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Build your skills creating and communicating art through sight, materials, and culture.

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Why Study Art?

How do you understand what you experience? How do you communicate what you think, feel, see, and imagine?

Studying and making art enhances perception. It engages reason, meaning, and possibility. It motivates and inspires. It creates dialogue and community. It registers dissent and solidarity.

Art is personal yet universal. Art takes shape with cultural differences but often centers on shared human experience.

Why Study Art at Luther?

Art is driven by outside ideas. Luther’s liberal arts community will help you build a world of ideas to fuel your artistic practice. Because you’ll be learning across disciplines, you’ll be drawing inspiration from biology, psychology, literature—or wherever your interests take you!

In addition to helping you fill a deep well of ideas and inspiration, the art program at Luther helps build your technical skills in a variety of mediums. It also teaches you to think creatively, critically, and ethically.

Program Highlights


As an art major, you’re eligible for several scholarships available only to art majors. These are based on merit, involvement, and financial need.

Dedicated Faculty

Whether you want to study studio art, art history, or create your own path, Luther’s art faculty will guide you through our program, helping you explore and discover the kind of art that matters to you.

Private Studio Spaces

As a senior art major, you’re guaranteed a private studio space to help you grow as an artist and prepare your senior project.

What You’ll Learn

Art Major

As an art major, you’re encouraged to follow your calling. The program has fully outfitted studio areas in ceramics, graphic design, painting, printmaking, and photography (digital and darkroom).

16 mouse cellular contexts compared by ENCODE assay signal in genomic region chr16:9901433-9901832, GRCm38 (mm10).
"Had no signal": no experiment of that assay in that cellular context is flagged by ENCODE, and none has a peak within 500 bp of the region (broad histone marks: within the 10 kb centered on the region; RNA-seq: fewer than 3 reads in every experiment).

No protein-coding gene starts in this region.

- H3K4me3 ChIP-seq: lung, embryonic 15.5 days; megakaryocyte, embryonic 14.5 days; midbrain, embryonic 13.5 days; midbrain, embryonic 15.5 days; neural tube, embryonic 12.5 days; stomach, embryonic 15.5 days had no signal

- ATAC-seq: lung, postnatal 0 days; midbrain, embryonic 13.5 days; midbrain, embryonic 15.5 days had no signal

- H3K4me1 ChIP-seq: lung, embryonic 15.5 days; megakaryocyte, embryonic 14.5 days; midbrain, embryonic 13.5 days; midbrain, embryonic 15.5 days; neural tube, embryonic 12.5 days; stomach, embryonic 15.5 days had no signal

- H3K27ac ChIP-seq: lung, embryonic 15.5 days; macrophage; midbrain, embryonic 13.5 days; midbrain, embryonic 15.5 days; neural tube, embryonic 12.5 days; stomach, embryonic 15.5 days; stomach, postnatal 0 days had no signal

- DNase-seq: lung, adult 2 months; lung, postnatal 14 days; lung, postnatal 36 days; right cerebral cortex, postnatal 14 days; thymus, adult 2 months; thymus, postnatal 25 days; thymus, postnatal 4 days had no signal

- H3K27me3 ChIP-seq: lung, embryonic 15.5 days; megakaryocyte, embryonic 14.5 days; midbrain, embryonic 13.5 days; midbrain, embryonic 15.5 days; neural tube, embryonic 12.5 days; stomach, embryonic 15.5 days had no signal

Luther’s introductory courses engage you in the meaning and understanding of visual discourse. You’ll use this knowledge to develop and make artworks. The advanced courses will help you prepare for your senior project exhibition work.

You might also decide to pair your major with a related minor and/or double major with a focus on your specific career goals. Art majors commonly pair with: visual communication, art history, biology, creative writing, identity studies, management, museum studies, psychology, social work.

Art Minor

As an art minor, you’ll take two introductory courses and four four-credit courses in art, at least two at the 200 level and one at the 300 level.


Art Management Concentration

Art management, or art administration, is the field of using business and organization principles to lead in an artistic setting. To complete the art management concentration, you must complete a major in art and a minor in management, or a major in management and a minor in art or art history.

Explore Luther’s Management Program

The art department encouraged me to explore many different interests and facets of my work and myself. ... The art faculty taught me how valuable it is to have patience with self-growth.
Jasmyn Linn '21
Art and Visual Communication Major

Careers and Outcomes

More than 96% of Luther College art majors are employed, continuing their education, seeking advanced degrees, or engaged in meaningful volunteer work within one year of graduating. Many Luther art alumni find success in careers in fine arts and commercial arts.

Career Fields

  • Practicing fine artists
  • Art education
  • Art therapy
  • Art curation
  • Art gallery and collections management
  • Studio photography
  • Architecture (structural and landscape)
  • Graphic design and other digital arts-related careers

Audrey Fashimpaur ’23

Audrey Fashimpaur was one of 500 students from across the country selected for the US State Department’s Critical Language Scholarship Spark program to learn Mandarin; she went on to spend a year in Japan, teaching English. An art major with minors in chemistry, biology and art history, she plans to enter the medical field.

Ultra Mega Mega

Ultra Mega Mega is a pop-up art show at semester’s end to showcase our students’ creativity in visual art, theatre, and dance. Paintings, sculpture, photos, prints, dance, theatre, and more fill the Center for the Arts for one evening. Student creators are on hand to share and answer questions about their art.

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